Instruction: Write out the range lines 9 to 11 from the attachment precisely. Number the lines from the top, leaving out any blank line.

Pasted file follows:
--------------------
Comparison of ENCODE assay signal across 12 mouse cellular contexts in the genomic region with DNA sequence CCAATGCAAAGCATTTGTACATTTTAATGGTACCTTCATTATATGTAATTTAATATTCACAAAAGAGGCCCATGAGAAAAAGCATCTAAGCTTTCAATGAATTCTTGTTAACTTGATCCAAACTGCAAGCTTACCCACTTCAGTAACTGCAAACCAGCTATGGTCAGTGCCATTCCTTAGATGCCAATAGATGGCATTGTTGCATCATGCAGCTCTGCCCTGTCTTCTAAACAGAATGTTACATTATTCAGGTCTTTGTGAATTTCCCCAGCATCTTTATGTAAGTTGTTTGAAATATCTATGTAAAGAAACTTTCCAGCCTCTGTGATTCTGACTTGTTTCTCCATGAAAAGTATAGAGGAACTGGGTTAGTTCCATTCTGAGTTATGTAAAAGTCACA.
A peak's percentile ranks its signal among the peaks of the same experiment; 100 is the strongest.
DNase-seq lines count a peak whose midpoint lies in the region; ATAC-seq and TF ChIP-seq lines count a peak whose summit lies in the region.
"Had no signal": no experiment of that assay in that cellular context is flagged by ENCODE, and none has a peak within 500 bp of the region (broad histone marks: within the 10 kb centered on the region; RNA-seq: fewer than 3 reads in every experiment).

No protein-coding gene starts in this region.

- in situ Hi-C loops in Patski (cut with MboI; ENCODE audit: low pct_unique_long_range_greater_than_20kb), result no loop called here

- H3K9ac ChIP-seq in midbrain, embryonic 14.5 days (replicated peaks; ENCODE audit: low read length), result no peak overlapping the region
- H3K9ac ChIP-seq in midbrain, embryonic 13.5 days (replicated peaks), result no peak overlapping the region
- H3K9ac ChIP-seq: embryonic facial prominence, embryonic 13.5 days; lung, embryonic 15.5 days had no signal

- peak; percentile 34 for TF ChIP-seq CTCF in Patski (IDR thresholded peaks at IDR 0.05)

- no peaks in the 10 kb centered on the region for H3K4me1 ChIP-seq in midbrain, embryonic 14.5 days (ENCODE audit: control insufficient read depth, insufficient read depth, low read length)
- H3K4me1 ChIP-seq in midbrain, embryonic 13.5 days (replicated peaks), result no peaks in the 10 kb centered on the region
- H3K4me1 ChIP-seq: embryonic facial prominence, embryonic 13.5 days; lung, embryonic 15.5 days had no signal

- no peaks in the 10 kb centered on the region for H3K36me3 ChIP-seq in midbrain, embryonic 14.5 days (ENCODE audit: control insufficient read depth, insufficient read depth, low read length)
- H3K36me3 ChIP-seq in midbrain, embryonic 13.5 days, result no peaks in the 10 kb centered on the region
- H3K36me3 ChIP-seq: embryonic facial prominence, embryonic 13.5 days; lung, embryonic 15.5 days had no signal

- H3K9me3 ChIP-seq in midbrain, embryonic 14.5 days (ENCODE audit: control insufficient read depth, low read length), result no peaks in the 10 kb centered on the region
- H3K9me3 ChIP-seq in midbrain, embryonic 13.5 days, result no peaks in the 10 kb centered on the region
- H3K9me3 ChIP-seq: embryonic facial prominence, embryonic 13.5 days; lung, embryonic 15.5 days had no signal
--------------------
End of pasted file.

- H3K9ac ChIP-seq: embryonic facial prominence, embryonic 13.5 days; lung, embryonic 15.5 days had no signal

- peak; percentile 34 for TF ChIP-seq CTCF in Patski (IDR thresholded peaks at IDR 0.05)

- no peaks in the 10 kb centered on the region for H3K4me1 ChIP-seq in midbrain, embryonic 14.5 days (ENCODE audit: control insufficient read depth, insufficient read depth, low read length)